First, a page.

I let the irrational emotions of price increases for the previous insurance policy I had for more 10 years nudge me in the wrong direction in 2020. In 2004 my cost was $280/month. By 2019 this increased to $787 and then to $1,200 for the Cadillac policy I purchased. It was like I wanted to compare the new price to the price I paid 10 years earlier. I was feeling healthy, and decided to roll the dice and canceled my insurance.
What a huge mistake that was.
In 2021, I was hit with two medical emergencies and the bills that followed within months for nearly $70,000 out-of-pocket. It was at this time that my savings of $60,000 was depleted down to $800. I also know that not having the insurance in place when I started having some problems stopped me from seeking timely health care. I am fortunate this didn’t manifest itself into an even more serious, life-threatening outcome.
Knowing I could not continue like this, I applied in the marketplace and became reinsured. While the new policy requires more out of pocket than my original insurance, this is all still of great benefit at a monthly cost of $586 with a $6,800 deductible, as I continue to need care with my diagnosis of stomach cancer.
Tennessee resident owner-op Brian Guinn
Guinn got into trucking as soon as he could, in 1999, running with his own authority through 2002. He sold out and returned to college, graduating with a degree in business finance. He re-entered trucking as a company driver in 2008, then became a truck owner again in 2017, operating as an independent contractor. He manages a three-truck fleet now, and his wife Amanda owns and manages a brokering agency.
Guinn’s first thoughts on health insurance have to do with the basics -- just how important it is to limit the potential financial liabilities that come with serious illness or injury. He and Amanda take an interesting approach, combining catastrophic insurance with direct health care they pay privately to a local doctor. At a cost of $50 per month each, their basic needs are covered under the private-pay plan. There is no insurance involved in that care -- think of it more like a subscription fee.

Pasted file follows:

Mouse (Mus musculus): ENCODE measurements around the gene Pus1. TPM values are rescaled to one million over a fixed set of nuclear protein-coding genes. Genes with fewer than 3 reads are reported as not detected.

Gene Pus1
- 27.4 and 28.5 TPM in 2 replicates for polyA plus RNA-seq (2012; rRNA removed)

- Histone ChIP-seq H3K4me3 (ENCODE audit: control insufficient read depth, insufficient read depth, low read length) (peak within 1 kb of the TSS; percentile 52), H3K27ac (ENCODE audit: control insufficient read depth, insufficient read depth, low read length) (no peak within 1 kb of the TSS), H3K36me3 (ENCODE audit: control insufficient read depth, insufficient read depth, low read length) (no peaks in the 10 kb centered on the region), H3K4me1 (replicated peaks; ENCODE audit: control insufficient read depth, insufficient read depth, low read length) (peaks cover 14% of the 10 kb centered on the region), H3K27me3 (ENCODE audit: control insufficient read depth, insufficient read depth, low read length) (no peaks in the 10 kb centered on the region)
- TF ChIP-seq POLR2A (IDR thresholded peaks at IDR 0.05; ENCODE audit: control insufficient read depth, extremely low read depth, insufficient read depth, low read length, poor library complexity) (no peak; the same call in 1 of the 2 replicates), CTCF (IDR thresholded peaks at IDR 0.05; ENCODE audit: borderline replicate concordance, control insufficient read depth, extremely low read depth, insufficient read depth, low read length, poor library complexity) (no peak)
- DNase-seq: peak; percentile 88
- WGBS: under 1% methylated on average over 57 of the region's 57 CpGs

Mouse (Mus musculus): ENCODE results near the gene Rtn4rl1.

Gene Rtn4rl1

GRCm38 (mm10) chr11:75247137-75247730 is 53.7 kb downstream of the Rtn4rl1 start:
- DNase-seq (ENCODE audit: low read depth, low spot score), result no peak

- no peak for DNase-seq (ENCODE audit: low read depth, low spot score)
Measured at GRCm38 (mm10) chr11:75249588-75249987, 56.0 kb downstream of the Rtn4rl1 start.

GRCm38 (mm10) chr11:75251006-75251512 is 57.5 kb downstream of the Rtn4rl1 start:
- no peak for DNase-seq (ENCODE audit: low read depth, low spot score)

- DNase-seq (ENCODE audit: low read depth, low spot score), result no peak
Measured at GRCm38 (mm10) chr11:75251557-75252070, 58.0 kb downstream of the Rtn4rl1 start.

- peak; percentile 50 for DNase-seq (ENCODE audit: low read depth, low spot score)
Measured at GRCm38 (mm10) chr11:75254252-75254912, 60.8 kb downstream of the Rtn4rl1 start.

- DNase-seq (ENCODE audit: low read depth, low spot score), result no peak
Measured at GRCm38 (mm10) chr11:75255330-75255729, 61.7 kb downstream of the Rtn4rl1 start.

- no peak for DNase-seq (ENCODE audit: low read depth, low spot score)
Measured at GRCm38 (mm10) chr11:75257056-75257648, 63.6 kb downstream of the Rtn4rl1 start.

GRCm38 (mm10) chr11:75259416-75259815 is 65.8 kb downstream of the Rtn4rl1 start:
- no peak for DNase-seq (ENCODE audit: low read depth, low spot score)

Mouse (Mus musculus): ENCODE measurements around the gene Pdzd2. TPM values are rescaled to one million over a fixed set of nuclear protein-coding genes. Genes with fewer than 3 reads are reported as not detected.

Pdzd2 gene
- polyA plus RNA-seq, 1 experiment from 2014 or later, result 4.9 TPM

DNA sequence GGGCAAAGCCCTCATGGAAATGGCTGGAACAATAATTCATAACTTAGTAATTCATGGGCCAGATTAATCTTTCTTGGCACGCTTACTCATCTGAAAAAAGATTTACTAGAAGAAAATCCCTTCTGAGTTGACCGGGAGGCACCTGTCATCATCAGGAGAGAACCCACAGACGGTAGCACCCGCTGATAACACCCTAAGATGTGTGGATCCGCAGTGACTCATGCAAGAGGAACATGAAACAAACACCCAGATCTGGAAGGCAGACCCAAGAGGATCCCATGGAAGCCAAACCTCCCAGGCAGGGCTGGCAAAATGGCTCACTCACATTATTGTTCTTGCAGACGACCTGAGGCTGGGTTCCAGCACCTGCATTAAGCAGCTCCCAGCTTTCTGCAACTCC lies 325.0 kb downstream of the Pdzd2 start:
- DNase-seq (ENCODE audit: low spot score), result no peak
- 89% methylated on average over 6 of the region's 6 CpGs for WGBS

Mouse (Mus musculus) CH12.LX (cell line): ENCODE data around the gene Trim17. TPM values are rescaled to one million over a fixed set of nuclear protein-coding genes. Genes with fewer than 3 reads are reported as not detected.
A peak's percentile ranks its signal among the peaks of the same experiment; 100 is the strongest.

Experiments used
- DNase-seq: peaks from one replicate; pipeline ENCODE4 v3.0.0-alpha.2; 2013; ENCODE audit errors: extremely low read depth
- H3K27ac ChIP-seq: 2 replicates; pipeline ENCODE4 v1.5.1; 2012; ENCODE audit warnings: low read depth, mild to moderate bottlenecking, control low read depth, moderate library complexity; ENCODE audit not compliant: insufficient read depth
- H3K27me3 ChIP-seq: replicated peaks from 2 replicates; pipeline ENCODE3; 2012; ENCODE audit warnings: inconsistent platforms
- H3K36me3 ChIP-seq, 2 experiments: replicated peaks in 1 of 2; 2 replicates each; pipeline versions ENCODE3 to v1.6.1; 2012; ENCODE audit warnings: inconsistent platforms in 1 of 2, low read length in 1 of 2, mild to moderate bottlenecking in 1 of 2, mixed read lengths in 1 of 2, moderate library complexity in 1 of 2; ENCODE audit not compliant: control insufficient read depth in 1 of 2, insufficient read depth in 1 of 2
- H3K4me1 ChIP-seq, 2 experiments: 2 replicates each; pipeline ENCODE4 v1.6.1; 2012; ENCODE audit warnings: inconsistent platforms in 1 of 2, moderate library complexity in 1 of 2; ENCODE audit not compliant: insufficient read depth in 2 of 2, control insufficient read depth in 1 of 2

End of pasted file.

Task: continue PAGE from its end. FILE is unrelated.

And each year now, when the federal exchange opens, Guinn reviews the changes in available plans and selects what seems reasonable to cover potential catastrophic medical events. With a very-high $10,000 deductible, their cost per month for their plan has been about $540 per month, $6,480 per year, to cover both of them at their current estimated earned income.
Guinn wanted to share that, in spite of how much more complicated health care is getting, the main exchange at HealthCare.gov in no way feels difficult. You just need to set aside the time to take care of business, as discussed above. One time-management plan he's used is to block out the first Monday of each month to catch up any bookkeeping and/or manage these other responsibilities, like making health care decisions.
As for me, I'll stress that like your truck and its preventive maintenance needs, your health depends on your personal decision to invest in yourself. For any of you without health insurance, I urge you to recognize the seriousness of your risk exposure. Set a reminder and an alarm in your calendar for at least one whole day to investigate your options. Then go directly to the source and ask your questions, and learn for the sake of your family’s future -- and your own.
A quick tip on prescriptions:
When you need to fill a prescription, my wife, Marcia, suggests the GoodRx app. Find the pharmacy with the best price and ask your doctor’s office to forward your prescription to this site or request a hardcopy of the prescription you can take where you want to later.
Find more information about health planning and insurance selection, among a myriad other topics, in the Overdrive/ATBS-coproduced "Partners in Business" manual for new and established owner-operators, a comprehensive guide to running a small trucking business. Click here to download the newly updated 2022 edition of the Partners in Business manual free of charge.